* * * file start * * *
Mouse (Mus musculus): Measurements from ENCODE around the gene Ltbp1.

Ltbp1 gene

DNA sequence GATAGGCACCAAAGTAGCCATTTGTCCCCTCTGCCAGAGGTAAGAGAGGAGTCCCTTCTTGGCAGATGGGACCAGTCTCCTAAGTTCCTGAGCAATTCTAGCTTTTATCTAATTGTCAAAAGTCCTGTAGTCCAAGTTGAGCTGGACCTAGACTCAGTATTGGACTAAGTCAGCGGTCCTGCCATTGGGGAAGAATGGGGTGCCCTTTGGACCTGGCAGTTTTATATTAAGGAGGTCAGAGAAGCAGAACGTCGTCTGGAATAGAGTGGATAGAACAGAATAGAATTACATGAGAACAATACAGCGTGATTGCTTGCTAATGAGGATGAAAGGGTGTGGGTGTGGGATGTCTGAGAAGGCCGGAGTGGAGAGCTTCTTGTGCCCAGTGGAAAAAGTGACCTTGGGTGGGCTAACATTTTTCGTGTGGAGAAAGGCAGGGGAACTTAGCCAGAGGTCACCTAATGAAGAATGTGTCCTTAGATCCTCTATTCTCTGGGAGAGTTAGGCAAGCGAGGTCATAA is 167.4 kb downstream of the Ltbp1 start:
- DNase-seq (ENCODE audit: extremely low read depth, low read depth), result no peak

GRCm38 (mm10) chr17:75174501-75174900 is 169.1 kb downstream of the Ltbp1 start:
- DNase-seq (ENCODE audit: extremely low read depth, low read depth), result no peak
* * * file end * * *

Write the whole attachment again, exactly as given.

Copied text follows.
Mouse (Mus musculus): Measurements from ENCODE around the gene Ltbp1.

Ltbp1 gene

DNA sequence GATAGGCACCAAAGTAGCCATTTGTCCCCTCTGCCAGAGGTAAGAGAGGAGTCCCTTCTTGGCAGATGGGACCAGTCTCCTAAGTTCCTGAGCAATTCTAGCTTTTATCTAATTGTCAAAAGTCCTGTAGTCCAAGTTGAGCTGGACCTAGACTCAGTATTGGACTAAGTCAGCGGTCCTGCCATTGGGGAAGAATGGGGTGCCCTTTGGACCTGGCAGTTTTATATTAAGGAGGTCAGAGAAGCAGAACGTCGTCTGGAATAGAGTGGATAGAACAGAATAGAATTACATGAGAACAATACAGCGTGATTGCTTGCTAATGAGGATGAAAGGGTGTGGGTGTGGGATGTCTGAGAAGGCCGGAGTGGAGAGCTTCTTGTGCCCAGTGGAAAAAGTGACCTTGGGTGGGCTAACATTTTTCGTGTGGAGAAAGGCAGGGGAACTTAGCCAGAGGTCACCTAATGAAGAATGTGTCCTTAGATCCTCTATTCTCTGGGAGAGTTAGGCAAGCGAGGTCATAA is 167.4 kb downstream of the Ltbp1 start:
- DNase-seq (ENCODE audit: extremely low read depth, low read depth), result no peak

GRCm38 (mm10) chr17:75174501-75174900 is 169.1 kb downstream of the Ltbp1 start:
- DNase-seq (ENCODE audit: extremely low read depth, low read depth), result no peak